Sunday, June 2, 2019

REVIEW: Kepler Orchestra by Spitfire Audio

Spitfire Audio 'Kepler Orchestra' is a groundbreaking library that make it easy to create movement, speed and atmosphere by creating interlocking orchestral rhythms – from simple to massively complex. 



Access to Articulation mapping tool (Split by time divisions (Duplet, Triplet, Quintuplet and Septuplet), Note divisions, FX, Volume, & Pan

Instruments Included in Kepler

30 NKI presets with further controls like ADSR,  Mics/Mixes,Wobbles, the yoke dual FX controller, and more.


Just when I thought I didn't need another Orchestral sample library; Spitfire Audio throws a curve-ball. Kepler Orchestra is a modern hybrid orchestra library that will become a major tool used in cinematic productions to come.

Before I get into what I think about this library, let's get into the nuts and bolts of the design.

Kepler Orchestra is named after Johannes Kepler a German astronomer, that became famous by discovering three laws of planetary motion. With that in mind, Spitfire cleverly named this Orchestra library with motion as a driving component. It contains 40 strings, 13 woodwinds,19 brass, 54 articulations, a Systems Grid, and 259 snapshots.

There are four categories of articulations, including Dopplers, Shards, Momentum, and Warped. Using the Systems grid will grant you the ability to create a variety of complex rhythm sequences tempo-locked to your DAW.

Let's dig into the definitions of articulations. Dopplers is described as sound shooting past you and then fades away. Shards are sounds that rise boldly with a swelling driving force and ends abruptly. Momentum is simply acceleration and pulsing. Warped adds a complexity of texture and atmosphere to your composition. Spitfire Audio also used granular synthesis in some of the samples.

There are seven folders labeled A-G that include High Strings, Celli, High Brass, Low Brass, Basses, Woodwinds, and Warped. Folders A through F is comprised of different articulations and a stereo Mix sub-folder with an additional set of presets. Within the Warped folder, there is Spitfire's Mercury Synth, which includes 30 specially designed NKI files.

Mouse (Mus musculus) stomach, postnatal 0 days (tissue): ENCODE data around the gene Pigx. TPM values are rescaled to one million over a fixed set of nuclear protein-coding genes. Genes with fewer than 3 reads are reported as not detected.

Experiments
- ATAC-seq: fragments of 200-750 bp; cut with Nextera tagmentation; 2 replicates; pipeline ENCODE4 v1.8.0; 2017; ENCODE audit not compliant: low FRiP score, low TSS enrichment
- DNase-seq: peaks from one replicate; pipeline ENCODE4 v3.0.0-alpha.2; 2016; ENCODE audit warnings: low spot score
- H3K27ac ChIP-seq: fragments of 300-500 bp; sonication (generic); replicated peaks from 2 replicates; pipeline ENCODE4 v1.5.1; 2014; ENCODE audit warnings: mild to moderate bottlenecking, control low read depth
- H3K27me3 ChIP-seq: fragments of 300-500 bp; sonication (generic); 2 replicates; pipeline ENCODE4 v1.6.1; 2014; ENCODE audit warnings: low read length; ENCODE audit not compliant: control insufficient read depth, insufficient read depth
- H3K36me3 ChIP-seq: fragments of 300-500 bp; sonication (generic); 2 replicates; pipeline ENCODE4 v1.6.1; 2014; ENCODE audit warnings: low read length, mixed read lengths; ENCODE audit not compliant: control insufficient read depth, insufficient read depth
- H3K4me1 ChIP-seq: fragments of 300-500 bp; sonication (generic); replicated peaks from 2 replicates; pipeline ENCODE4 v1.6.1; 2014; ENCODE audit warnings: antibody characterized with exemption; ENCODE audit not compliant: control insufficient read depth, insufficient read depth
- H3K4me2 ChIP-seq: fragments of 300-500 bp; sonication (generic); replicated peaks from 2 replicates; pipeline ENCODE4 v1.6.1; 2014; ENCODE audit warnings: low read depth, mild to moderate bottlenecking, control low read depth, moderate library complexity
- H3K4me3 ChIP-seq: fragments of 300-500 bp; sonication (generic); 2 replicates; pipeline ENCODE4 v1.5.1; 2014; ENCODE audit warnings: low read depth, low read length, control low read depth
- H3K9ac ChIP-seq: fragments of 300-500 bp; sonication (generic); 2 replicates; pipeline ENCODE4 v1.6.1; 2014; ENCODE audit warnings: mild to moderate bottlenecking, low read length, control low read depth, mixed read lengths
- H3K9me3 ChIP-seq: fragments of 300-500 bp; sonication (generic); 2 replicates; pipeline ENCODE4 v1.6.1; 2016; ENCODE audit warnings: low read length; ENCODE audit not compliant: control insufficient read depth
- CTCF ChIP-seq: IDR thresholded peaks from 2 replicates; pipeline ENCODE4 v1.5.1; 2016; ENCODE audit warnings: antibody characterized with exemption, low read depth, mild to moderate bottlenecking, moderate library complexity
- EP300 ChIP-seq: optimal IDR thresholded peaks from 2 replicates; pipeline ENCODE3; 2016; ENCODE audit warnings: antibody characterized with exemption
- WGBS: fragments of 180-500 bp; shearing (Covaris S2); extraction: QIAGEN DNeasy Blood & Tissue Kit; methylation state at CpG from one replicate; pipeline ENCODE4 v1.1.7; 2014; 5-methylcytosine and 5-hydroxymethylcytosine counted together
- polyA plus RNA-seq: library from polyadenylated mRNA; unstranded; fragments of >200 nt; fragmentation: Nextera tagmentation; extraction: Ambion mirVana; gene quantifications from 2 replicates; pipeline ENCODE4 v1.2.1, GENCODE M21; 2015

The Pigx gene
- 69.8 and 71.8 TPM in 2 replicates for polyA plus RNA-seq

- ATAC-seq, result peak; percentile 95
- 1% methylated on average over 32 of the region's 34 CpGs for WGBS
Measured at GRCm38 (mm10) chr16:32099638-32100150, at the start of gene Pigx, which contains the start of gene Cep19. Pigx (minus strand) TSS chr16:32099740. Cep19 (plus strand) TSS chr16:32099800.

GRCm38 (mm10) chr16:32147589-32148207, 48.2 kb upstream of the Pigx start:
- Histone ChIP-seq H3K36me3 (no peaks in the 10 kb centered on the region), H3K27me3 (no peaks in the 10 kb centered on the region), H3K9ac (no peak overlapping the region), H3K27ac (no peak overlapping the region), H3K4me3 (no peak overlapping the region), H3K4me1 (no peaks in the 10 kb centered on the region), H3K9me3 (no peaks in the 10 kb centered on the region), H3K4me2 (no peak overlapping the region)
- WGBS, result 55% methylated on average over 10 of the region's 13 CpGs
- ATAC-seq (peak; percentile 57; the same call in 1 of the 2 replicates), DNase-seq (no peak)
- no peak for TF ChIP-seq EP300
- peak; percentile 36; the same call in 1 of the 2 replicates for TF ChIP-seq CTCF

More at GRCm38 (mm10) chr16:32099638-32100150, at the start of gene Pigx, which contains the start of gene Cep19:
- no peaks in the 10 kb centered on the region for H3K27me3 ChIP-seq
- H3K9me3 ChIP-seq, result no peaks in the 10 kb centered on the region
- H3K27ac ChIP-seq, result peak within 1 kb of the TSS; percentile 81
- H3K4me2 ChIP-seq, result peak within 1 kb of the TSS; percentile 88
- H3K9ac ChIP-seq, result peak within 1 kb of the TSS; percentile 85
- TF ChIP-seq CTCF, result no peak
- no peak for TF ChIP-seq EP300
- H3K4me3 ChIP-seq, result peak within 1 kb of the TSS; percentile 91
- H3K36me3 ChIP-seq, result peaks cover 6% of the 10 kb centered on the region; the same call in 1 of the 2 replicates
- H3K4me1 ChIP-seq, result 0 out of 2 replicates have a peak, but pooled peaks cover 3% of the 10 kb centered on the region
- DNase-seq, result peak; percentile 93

Kepler Orchestra is huge! Weighing in at 18,300 samples and approximately 38GB. Kepler is also Kontakt Player compatible. For users that don't own the full version of Kontakt or have not upgraded to Kontakt 6, you won't have to worry you can use it without restrictions.

Kepler Orchestra is a powerhouse that will instantly complement your compositions by creating intriguing polyrhythms and orchestral motion I've not heard in other libraries, until now. It's an innovation breakthrough in hybrid orchestra sample libraries. Not only was I instantly inspired, but when I loaded up other Orchestral libraries with the Kepler orchestra, they complimented each other remarkably. I was able to create inspiring moving tracks with such simplicity.

The only criticism I have is that I would have liked a larger interface. The Systems Grid can appear a little small if you're working with a smaller screen like on a laptop. Whether you compose for tv, film, or video games, you may want to add this to your musical template. One other piece of advice, I spent nearly a week playing with this library before writing my review. It's got a lot going on, and there's plenty to learn. Take your time with this library, and you'll discover something special.

Spitfire Audio managed to pull off another evolutionary accomplishment in sample library sound design, and the future of Kepler Orchestra is nothing less than substantial!

5 out of 5 Stars !



Written by Steve Montgomery
(Composer for Infinite Mindscape & Darkmood)

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